Coastal Commission director Douglas said he found the Bush directive "troubling" and "another example of this Republican administration overriding environmental protections under the banner of fear."

The commission, Douglas said, has no clear way to fight Bush's action, the first presidential override of the coastal management law that since 1972 has given states the right to review federal activities that affect their coastal resources.

The legal standing of the White House effort to override the environmental policy act is less clear. The White House Council on Environmental Quality asserted that regulations dating to the 1970s allow it to grant the Navy "alternative arrangements" in case of emergencies.

Some legal scholars Wednesday questioned what they called the administration's self-manufactured emergency, noting that it had not surfaced as a legal argument until after nearly a year of litigation.

If the Navy had complied with the National Environmental Policy Act to begin with, it wouldn't be in an emergency situation, said Daniel P. Selmi, an environmental law professor at Loyola Law School in Los Angeles.

At the same time, he said, he was impressed with the "full-court press" of the White House, the Pentagon and federal agencies, including the filing of a classified affidavit by Navy admirals that can be seen only by the judges.

"The federal government is pitching it as a full-blown matter of national security," Selmi said. "That puts an enormous pressure on judges to defer to the government."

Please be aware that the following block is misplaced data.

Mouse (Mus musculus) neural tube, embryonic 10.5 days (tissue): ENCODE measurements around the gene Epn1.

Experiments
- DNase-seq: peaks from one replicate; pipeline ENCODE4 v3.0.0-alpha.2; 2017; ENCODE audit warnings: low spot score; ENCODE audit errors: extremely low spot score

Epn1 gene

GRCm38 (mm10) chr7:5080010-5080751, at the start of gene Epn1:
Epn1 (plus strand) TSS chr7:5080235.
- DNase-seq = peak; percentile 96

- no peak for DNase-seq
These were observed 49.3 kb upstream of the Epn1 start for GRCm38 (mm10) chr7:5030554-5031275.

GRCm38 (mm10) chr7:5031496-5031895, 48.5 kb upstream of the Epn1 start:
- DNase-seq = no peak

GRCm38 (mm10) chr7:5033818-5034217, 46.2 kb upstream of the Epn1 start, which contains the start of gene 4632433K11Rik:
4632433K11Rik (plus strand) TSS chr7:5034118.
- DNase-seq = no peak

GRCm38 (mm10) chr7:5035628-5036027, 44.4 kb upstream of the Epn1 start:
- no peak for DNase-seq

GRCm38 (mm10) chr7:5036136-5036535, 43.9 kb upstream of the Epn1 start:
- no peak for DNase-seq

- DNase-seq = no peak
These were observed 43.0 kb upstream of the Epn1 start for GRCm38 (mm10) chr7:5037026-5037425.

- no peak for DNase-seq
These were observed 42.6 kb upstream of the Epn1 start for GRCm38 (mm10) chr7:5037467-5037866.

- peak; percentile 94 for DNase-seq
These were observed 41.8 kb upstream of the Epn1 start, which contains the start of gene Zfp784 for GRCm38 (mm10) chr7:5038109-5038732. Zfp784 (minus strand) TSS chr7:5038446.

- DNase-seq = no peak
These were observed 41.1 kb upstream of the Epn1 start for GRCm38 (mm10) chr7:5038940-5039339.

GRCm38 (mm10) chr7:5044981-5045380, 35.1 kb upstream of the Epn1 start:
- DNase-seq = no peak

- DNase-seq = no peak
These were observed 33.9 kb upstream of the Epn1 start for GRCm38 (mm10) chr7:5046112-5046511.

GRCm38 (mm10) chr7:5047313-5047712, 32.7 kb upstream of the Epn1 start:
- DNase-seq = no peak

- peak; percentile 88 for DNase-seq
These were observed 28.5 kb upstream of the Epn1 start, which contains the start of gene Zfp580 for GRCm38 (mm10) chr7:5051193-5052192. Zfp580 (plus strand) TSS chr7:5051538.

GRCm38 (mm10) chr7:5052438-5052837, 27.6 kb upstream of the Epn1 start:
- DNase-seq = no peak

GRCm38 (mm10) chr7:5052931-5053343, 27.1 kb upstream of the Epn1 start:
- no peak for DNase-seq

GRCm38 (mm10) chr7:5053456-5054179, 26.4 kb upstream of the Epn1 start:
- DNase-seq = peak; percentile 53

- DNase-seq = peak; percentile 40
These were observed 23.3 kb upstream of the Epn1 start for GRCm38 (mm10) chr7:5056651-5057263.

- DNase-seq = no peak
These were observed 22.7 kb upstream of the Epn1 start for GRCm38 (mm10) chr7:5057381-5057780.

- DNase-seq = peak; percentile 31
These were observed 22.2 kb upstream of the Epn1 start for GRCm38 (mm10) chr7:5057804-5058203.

Deborah A. Sivas, director of the Environmental Law Clinic at Stanford Law School, said the regulations implementing the environmental policy act don't define what constitutes an emergency.

But she added that the courts often defer to a federal agency's long-standing interpretation of the law.

"It's an interesting question," Sivas said. "Is the agency's interpretation a reasonable one? Is it a reasonable loophole?"

This isn't the first time the federal government has tried to short-circuit lawsuits brought by conservationists concerned about the effects of sonar on marine mammals. The Pentagon tried to circumventthe suit last year by exempting the Navy's training exercises from the Marine Mammal Protection Act.

But the suit went forward under the two other laws, leading to Cooper's Jan. 3 injunction, which set out the toughest restrictions ever imposed on the use of sonar during training missions.

The Navy asserts that it has 29 measures to protect marine mammals from harmful effects of mid-frequency active sonar, which has been linked to panicked behavior and even death of marine mammals.

Citing the Navy's own studies, Cooper concluded that planned exercises off Southern California "will cause widespread harm to nearly 30 species of marine mammals, including five species of endangered whales and may cause permanent injury and death."

Mid-frequency active sonar, first developed in the later days of World War II, has grown more powerful and has been used increasingly in coastal waters, the habitat of most marine mammals.

ken.weiss@latimes.com

Times staff writer Julian E. Barnes contributed to this report from Washington.

Copyright © 2014, Los Angeles Times
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Laws and LegislationCrime, Law and JusticeJustice SystemDefenseEnvironmental IssuesArmed ForcesNational Government
  • Points of contention

    The Navy said it has developed 29 measures to protect marine mammals from potential harm caused by mid-frequency active sonar, but a federal judge called the mitigation plan "grossly inadequate" and ordered additional safeguards. Some key sticking points:

  • Timeline

    Oct. 30, 2006: The Navy submits plans for 14 training exercises off Southern California. The California Coastal Commission begins review under the Coastal Zone Management Act.